components/Slide.vue
<template>
  <div class="slide" v-editable="blok">
    <img :src="blok.image">
  </div>
</template>

<script>
export default {
  props: ['blok']
}
</script>

<style lang="scss">
.slide img {
  width: 100%;
}
</style>

Add the new component to your component.js file.

plugins/components.js
import Vue from 'vue'
...
import Slide from '~/components/Slide.vue'

...
Vue.component('slide', Slide)

Of course, we don’t want to show all slides at once. So let’s extend the Teaser.vue with some logic to show a dot navigation. You can use any Vue.js slider plugin for a more advanced slider but let’s keep it simple here.

components/Teaser.vue
<template>
  <div v-editable="blok" class="teaser">
    <component v-if="slide" :blok="slide" :is="slide.component"></component>
    <div class="teaser__pag">
      <button @click="handleDotClick(index)"
              :key="index"
              v-for="(blok, index) in blok.body"
              :class="{'teaser__pag-dot--current': index == currentSlide}"
              class="teaser__pag-dot">Next</button>
    </div>
  </div>
</template>

<script>
export default {
  props: ['blok'],

  data () {
    return {
      currentSlide: 0
    }
  },

  computed: {
    slide () {
      let slides = this.blok.body.filter((slide, index) => {
        return this.currentSlide === index
      })
      if (slides.length) {
        return slides[0]
      }
      return null
    }
  },

  methods: {
    handleDotClick (index) {
      this.currentSlide = index
    }
  }
}
</script>

<style lang="scss">
.teaser__pag {
  width: 100%;
  text-align: center;
  margin: 30px 0;
}

.teaser__pag-dot {
  text-indent: -9999px;
  border: 0;
  border-radius: 50%;
  width: 17px;
  height: 17px;
  padding: 0;
  margin: 5px 6px;
  background-color: #ccc;
  -webkit-appearance: none;
  cursor: pointer;

  &--current {
    background-color: #000;
  }
}
</style>

After saving you should have the following result.

Storyblok Slide

Extending the feature section

The features section currently has only a title. We now will extend the feature block with a description text and icons.

Click on the feature block and add the fields description (with type textarea) and icon (with type image) by clicking on “Define Schema”.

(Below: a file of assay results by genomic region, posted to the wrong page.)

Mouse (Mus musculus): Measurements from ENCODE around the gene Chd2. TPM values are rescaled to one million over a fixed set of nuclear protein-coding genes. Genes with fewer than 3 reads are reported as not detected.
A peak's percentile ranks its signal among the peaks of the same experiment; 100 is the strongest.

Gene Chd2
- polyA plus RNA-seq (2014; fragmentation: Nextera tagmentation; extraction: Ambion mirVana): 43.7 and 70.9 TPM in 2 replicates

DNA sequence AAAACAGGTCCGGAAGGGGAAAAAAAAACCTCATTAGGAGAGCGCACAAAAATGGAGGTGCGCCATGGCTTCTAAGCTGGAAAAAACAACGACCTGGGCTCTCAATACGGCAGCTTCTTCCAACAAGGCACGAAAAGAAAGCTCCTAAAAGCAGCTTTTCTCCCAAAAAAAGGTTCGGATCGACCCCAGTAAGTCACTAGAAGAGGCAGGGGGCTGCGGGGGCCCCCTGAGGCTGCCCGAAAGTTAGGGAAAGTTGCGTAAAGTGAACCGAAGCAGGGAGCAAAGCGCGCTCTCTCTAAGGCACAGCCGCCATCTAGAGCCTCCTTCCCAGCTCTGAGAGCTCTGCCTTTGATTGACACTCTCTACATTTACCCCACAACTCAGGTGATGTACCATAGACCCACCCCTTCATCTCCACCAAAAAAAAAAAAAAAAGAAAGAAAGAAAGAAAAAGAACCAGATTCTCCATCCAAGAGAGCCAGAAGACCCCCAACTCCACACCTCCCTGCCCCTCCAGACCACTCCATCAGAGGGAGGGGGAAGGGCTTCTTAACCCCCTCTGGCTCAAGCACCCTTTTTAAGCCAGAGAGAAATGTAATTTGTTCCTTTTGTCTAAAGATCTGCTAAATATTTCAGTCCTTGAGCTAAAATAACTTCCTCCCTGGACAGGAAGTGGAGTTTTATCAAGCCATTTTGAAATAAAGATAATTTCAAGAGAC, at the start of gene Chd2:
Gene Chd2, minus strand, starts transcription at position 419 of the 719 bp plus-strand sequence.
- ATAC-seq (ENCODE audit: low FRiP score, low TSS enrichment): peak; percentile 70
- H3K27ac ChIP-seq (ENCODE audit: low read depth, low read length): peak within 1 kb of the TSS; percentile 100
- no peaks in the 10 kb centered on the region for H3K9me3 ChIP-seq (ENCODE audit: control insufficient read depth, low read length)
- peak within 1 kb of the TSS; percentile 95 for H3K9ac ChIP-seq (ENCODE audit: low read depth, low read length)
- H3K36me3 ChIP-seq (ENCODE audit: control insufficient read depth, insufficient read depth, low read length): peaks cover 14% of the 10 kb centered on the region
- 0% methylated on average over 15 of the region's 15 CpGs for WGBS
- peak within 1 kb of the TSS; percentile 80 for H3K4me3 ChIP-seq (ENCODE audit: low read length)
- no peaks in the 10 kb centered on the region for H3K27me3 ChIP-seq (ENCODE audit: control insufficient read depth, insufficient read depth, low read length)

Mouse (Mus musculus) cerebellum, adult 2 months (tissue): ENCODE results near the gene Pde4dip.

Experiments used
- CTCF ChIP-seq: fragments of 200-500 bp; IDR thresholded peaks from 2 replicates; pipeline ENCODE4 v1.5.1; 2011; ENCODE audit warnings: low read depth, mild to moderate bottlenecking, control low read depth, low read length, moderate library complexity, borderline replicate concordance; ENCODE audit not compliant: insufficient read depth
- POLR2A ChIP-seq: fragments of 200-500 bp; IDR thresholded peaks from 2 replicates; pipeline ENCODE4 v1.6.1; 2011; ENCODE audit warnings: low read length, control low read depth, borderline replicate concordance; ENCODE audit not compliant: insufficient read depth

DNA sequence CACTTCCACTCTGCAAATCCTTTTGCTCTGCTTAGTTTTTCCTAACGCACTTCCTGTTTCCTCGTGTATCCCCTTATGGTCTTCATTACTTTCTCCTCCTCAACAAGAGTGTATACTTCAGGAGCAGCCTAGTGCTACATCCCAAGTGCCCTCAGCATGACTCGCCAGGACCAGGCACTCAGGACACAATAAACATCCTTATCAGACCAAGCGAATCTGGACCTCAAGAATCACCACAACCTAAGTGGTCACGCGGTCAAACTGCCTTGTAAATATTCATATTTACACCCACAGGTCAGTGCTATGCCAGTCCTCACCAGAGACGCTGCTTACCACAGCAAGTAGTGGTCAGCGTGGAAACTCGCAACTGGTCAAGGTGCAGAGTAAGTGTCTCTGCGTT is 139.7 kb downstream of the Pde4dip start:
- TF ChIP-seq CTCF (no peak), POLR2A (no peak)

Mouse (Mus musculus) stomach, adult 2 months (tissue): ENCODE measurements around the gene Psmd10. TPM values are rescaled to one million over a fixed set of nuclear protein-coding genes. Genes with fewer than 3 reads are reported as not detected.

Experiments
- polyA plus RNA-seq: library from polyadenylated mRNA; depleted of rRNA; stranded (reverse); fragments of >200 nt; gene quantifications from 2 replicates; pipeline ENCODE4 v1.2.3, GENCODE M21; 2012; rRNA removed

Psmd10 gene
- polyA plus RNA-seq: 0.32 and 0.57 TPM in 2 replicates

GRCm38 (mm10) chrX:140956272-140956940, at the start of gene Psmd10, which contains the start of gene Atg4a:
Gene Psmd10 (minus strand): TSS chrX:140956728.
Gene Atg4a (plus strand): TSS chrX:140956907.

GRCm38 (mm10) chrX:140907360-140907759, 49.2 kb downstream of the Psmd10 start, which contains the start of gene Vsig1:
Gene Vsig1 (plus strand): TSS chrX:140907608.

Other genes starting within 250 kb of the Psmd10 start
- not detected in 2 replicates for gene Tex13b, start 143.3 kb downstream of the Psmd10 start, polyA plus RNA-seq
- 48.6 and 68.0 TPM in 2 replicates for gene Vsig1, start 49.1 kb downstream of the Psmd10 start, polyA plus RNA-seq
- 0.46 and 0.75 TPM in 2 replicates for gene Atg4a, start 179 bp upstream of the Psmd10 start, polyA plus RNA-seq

Define Schema in Storyblok

Open the feature component (components/Feature.vue) and extend it with the new fields as well as some basic CSS stylings.

components/Feature.vue
<template>
  <div v-editable="blok" class="feature util__flex-eq">
    <img :src="resizedIcon" class="feature__icon">
    <h1>{{ blok.name }}</h1>
    <div class="feature__description">
      {{ blok.description }}
    </div>
  </div>
</template>

<script>
export default {
  computed: {
    resizedIcon () {
      if (typeof this.blok.icon !== 'undefined') {
        return '//img2.storyblok.com/80x80' + this.blok.icon.replace('//a.storyblok.com', '')
      }
      return null
    }
  },
  props: ['blok']
}
</script>

<style lang="scss">
.feature {
  text-align: center;
  padding: 30px 10px 100px;
}

.feature__icon {
  max-width: 80px;
}
</style>

After you have filled in some content you should have a fully editable homepage.

Img

Build a navigation menu

To build a dynamic navigation menu you have several possibilities. One is to create a global content item that contains the global configurations. Another method is to use the Links API to generate the navigation automatically from your content tree. We will implement the first method in this tutorial.

As we are creating a multilanguage website we create a global configuration for each language. Let’s start with creating a folder for English en.

Img

Create a global settings content item

Inside the folder en we create a content item called Settings with the new content type settings. This will be the content item where we put navigation items and other global configurations of our website.

Settings

Change the real path to / and create the schema for the main navi defining the key main_navi with the type Blocks.

Add a block for the nav item with the name of the type Text and link of the type Link. At the end your Settings content item should look like following:

Storyblok

Getting global settings with the Vuex store

As Nuxt.js comes with built-in support for Vuex we will use it to retrieve and store the navigation configuration as well as the current language.

After dispatching the action loadSettings in a middleware we will have the navigation items available at $store.state.settings.main_navi.

store/index.js
import Vuex from 'vuex'

const createStore = () => {
  return new Vuex.Store({
    state: {
      language: 'en',
      settings: {
        main_navi: []
      }
    },
    mutations: {
      setSettings (state, settings) {
        state.settings = settings
      },
      setLanguage (state, language) {
        state.language = language
      }
    },
    actions: {
      loadSettings ({ commit }, context) {
        return this.$storyapi.get(`cdn/stories/${context.language}/settings`, {
          version: context.version
        }).then((res) => {
          commit('setSettings', res.data.story.content)
        })
      }
    }
  })
}

export default createStore

Add a middleware

A middleware in Nuxt.js lets you define a function that runs before rendering the page. The function can be asynchronous and return a Promise so it’s ideal for loading our settings from the API.

middleware/languageDetection.js